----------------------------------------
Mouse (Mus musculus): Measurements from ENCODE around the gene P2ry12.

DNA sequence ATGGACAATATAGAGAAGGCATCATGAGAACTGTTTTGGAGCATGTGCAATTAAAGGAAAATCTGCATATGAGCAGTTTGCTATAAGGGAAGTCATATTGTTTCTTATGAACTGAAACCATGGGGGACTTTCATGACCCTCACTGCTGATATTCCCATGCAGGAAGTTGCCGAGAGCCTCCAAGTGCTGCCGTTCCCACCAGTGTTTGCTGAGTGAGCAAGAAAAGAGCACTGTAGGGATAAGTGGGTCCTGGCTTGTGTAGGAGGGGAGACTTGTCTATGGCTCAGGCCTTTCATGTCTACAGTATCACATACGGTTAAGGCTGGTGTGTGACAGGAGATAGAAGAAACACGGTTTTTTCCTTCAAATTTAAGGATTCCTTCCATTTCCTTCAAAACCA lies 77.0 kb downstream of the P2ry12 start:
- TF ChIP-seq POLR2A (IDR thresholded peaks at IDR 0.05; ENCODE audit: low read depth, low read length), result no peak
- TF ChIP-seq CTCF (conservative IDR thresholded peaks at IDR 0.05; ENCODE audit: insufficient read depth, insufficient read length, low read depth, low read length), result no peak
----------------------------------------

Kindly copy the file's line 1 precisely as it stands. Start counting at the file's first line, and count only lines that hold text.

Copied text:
Mouse (Mus musculus): Measurements from ENCODE around the gene P2ry12.